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Ideas For Family Diversions For Parents Working From Home


With many schools closed and playdates strongly discouraged due to social distancing, parents are stressed. Whether you're working from home or still having to go in to work or if you have lost your job, it can be overwhelming.


So for the next few minutes, we're going to bring you a few ideas for family diversions, courtesy of a few experts.

JARRETT KROSOCZKA: I'm Jarrett Krosoczka, and I write and illustrate books for young readers.

KELLY: Books like "Punk Farm" and the "Lunch Lady" series. He's one of many children's authors who have taken to the Internet this week to connect with kids.


KROSOCZKA: So today we're going to be learning how to draw emotion.

KELLY: Krosoczka is streaming 15- to 20-minute art lessons every day at 2 p.m. for the foreseeable future.


KROSOCZKA: And when you're really angry, your brows get crossed. It squishes together...

There's something really magical and beautiful about putting marks on a page and making something out of nothing. You know, I loved art as a kid, and I was surrounded by a good amount of trauma. And I would escape into my sketchbook. You know, just moving some paint across a page just centers you, and it puts you at ease.

CHANG: Meanwhile, Samantha Greer is finding comfort in the land. She grew up on a homestead and now lives on a farm in southwestern Virginia with her husband, two kids and her brother.

SAMANTHA GREER: I was thinking - oh, my gosh - everyone's going to be home; we need a project. And I was thinking about, like, the food supply chain and how many eggs we go through. And I went online, and I ordered 20 chicken (laughter).

CHANG: She says her kids were so excited.

GREER: They helped me set up the little pen. They helped me get the food. They helped me clean up the barn. They have just been on top of this and helping me every day.

KELLY: I am so hoping my children are not listening and getting any ideas here. But don't worry - Samantha Greer has another idea.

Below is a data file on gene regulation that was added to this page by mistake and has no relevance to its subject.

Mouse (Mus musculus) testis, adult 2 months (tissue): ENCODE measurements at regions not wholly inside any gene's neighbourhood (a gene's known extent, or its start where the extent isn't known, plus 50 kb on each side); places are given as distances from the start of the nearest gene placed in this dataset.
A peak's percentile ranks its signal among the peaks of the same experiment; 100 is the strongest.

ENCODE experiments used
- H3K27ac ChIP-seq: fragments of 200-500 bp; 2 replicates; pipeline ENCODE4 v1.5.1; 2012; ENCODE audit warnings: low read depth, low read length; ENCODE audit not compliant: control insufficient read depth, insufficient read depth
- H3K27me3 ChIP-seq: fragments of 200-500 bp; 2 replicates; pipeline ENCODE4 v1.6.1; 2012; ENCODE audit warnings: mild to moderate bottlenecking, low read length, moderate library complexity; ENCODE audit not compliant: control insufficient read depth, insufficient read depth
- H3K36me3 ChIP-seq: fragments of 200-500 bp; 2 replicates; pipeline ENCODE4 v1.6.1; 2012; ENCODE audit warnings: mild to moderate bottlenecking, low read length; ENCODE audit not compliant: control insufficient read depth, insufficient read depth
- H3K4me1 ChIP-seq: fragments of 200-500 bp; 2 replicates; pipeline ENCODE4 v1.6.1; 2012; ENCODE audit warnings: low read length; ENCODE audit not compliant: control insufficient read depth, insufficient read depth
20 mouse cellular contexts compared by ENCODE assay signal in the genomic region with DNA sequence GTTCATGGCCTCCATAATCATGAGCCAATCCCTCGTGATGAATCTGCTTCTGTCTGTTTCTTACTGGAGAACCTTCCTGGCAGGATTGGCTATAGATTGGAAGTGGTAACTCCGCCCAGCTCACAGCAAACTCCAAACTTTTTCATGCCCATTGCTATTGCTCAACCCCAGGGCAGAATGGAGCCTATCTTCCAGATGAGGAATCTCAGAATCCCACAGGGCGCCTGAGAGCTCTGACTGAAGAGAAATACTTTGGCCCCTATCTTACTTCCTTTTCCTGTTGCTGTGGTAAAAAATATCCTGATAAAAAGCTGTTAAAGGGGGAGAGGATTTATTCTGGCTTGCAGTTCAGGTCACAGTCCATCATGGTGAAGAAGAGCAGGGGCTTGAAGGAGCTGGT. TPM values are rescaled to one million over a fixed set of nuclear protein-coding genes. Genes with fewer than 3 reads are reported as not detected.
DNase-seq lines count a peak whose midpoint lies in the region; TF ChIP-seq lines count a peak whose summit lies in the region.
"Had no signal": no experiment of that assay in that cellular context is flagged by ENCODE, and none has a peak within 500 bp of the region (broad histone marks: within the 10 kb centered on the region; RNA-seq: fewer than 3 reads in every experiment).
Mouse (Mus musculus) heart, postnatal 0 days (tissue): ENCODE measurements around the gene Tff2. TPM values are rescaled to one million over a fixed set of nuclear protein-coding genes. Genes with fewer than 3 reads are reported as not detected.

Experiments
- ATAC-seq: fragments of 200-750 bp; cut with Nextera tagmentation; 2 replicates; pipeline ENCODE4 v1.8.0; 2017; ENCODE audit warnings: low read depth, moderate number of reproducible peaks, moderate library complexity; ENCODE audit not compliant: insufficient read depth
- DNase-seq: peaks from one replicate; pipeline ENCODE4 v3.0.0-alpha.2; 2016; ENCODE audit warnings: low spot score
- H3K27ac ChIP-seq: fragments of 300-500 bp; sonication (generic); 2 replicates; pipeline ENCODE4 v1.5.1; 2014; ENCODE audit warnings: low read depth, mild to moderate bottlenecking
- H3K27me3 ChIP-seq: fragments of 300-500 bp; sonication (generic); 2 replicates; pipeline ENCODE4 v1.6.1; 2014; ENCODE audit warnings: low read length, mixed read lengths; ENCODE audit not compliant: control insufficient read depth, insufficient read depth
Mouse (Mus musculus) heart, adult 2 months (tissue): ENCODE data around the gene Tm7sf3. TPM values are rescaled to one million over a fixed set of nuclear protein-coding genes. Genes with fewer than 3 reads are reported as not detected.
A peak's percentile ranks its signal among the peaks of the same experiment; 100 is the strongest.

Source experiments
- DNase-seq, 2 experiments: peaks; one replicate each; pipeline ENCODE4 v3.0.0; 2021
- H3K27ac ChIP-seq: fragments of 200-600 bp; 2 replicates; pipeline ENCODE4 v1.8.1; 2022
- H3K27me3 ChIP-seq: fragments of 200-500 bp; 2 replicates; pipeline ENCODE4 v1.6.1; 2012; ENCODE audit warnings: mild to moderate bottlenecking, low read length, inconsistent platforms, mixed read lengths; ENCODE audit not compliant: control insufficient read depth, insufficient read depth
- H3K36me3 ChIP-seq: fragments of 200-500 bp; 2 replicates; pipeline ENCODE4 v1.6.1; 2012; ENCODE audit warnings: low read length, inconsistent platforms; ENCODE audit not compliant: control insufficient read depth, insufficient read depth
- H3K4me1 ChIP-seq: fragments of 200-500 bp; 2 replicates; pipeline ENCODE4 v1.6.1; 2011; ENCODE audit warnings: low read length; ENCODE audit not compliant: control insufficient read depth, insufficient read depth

GREER: You know what? Potato towers are an incredibly easy way to grow some food.

KELLY: Yeah, potato towers. Google it. You start with potatoes that have been sitting around for a while - you know, the ones that have grown eyes. You can even do it on a balcony. By the end of fall, you will have a tower of potatoes to eat.

GREER: I think it just helps give some hope and some planning for the future - you know, something to watch grow.

CHANG: Now, the feeling of isolation is real for so many people right now, and it gave Jennifer Grubbs an idea last week.

JENNIFER GRUBBS: I thought, why not put a call out there to let our kids get a glimpse into the lives of other kids experiencing this weird, uncertain time in different ways?

CHANG: Grubbs is an anthropologist at Antioch College in Yellow Springs, Ohio, and she's a mom of four. She reached out to other moms on a Facebook group. And so far, her children have Web-chatted with kids in other states, in the U.K. and, next week, Australia.

GRUBBS: So they're making friends, learning about other places in the world, seeing that this is going on and that people are also laughing in other countries and being silly and bouncing off the walls and that it's not something that's just happening here.

CHANG: She says anyone can make these connections; you just need to reach out.

KELLY: Finally, we've got some advice for what to do when the kids are bouncing off the walls.

LUIS ALVARADO: We naturally, as humans, just need to move around.

KELLY: Luis Alvarado works with families through a nonprofit here in D.C. He's also a certified Zumba instructor. He says a good workout does wonders for kids. But in a pinch, just pick your favorite music and dance.

ALVARADO: Look - there's going to be one song. I don't care who's the artist; I don't care what's the genre. There's going to be one song that you can listen to in the morning or you can listen to when you're cleaning up the kitchen counter and you can just feel at ease with that song. And naturally, your body will react to it - even if it's just, you know, waving your head back and forth or doing a fist bump.

KELLY: And by the way, Alvarado's song...

ALVARADO: I can never go wrong with "We Will Rock You" by Queen.

CHANG: Well, Luis, here you go.


QUEEN: (Singing) Buddy, you're a boy. Make a big noise. Playing in the street, gonna be a big man someday. You got mud on your face, you big disgrace, kickin' your can all over the place. Singing, we will, we will rock you... Transcript provided by NPR, Copyright NPR.

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